The brash Fury is quickly emerging as one of the more colourful characters of boxing, with trash talking, boasts of greatness and some might say bizarre antics, i.e. the singing at the end of the fight. Additionally some argue that this route is not working for the fans, I have to say that these statements are largely untrue. Although Fury perhaps looked like a clown and foolish in these instances, I feel it will only make him more memorable and will enable him to get the bigger paydays. This route has been utilized ever since Ali who became an icon with it, to the more recent and possibly offensive David Haye who managed to shortcut his way to a heavyweight title and fight with Wladmir, without having to take unnecessary punches in normal mandatory matches. Ultimately boxing fans want to be engaged and it is through making yourself distinguishable from the pack that this is possible. It is overwhelmingly obvious for this writer, that it is not just Fury’s name that makes him stand out but it is also these antics, his in ring bravado, his monstrous height and his vulnerabilities.
The fight itself was entertaining, Fury mimicking Ali talking to the opponent and encouraging him in the opening rounds, paid the price when he was brought to the canvas by a looping hook in the second round. It has to be stated this mimicking did not look attractive and neither did Fury’s lack of defence; the lowness of his hands and general arrogance, prompts many to wonder whether Fury would be so game if he were to fight a substantial competitor in the form of a Haye or a Klitschko. In drawing comparisons to Haye vs. W.Klitschko, one has to observe that Haye attempted the same punch numerous amounts of time but with no success. Overall it has to be stated, Fury could perhaps attempt to become a Klitschko clone to erase these issues but his eyes are set on establishing himself as a big money fighter in the States and in the world.
The reckless nature of his fighting continued for a small period after the knockdown but drawing comparisons with Amir Khan; Fury has a granite chin and appears to be calm enough to smother his opponents when hurt. Ultimately his fast and powerful hands soon started to tee off at will with combinations with the clearly smaller Cunningham struggling with range and the shrugging off involved in pushing off the vast weight Fury possessed in the clinch. The knockout if perhaps illegal in dragging the guard away and then hitting Cunningham was still nothing short of spectacular and was the always inevitable conclusion once Fury took control.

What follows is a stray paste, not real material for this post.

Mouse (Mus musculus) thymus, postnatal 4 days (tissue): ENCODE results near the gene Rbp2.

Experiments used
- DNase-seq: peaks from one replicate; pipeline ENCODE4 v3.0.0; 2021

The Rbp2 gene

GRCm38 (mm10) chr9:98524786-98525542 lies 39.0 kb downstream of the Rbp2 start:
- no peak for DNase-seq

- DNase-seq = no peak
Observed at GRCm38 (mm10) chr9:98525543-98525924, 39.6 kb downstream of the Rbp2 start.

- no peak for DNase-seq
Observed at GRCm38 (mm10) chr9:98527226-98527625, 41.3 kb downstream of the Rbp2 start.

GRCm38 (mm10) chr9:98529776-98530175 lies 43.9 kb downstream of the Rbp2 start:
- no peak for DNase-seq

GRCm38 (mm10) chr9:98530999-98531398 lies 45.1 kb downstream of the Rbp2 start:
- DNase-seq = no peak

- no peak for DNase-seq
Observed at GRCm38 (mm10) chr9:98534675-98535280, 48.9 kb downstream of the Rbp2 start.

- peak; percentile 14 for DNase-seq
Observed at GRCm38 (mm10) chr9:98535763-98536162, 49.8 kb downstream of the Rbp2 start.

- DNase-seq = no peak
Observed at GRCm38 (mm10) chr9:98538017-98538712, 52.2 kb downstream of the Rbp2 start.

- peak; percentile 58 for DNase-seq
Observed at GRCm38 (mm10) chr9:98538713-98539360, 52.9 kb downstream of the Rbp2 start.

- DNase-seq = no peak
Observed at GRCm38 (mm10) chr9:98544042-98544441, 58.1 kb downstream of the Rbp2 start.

Fury himself acknowledges he is not the finished article but currently, he seems to be ahead of Price and Wilder, in terms of competition, experience and skills. The fight that seems most appropriate would be against Haye or Chisora again, in terms of laying down a marker where Fury is against the Klitschkos. Nevertheless it seems apparent that against these fighters, that Fury will have to tighten up his relaxed guard and fully utilise his natural height. However if Fury chooses not to, it seems obvious that the fight will be entertaining and perhaps result in the same way as this fight, where it appears the difficulty that befall smaller fighters against these giants is overwhelming.
The fight against a Klitschko if it were to ever materialise, would most likely result in a loss for Fury if he does not learn from his mistakes but the beauty of boxing is in its unpredictability. The height, weight, speed and power of the man with his iron chin combined with the Klitschkos’ age could highlight a potential new king to the throne that could rejuvenate boxing to an entertaining and unpredictable route. All I want to say is, thank you Tyson Fury, the sport is always welcome to those who can and want to stand out.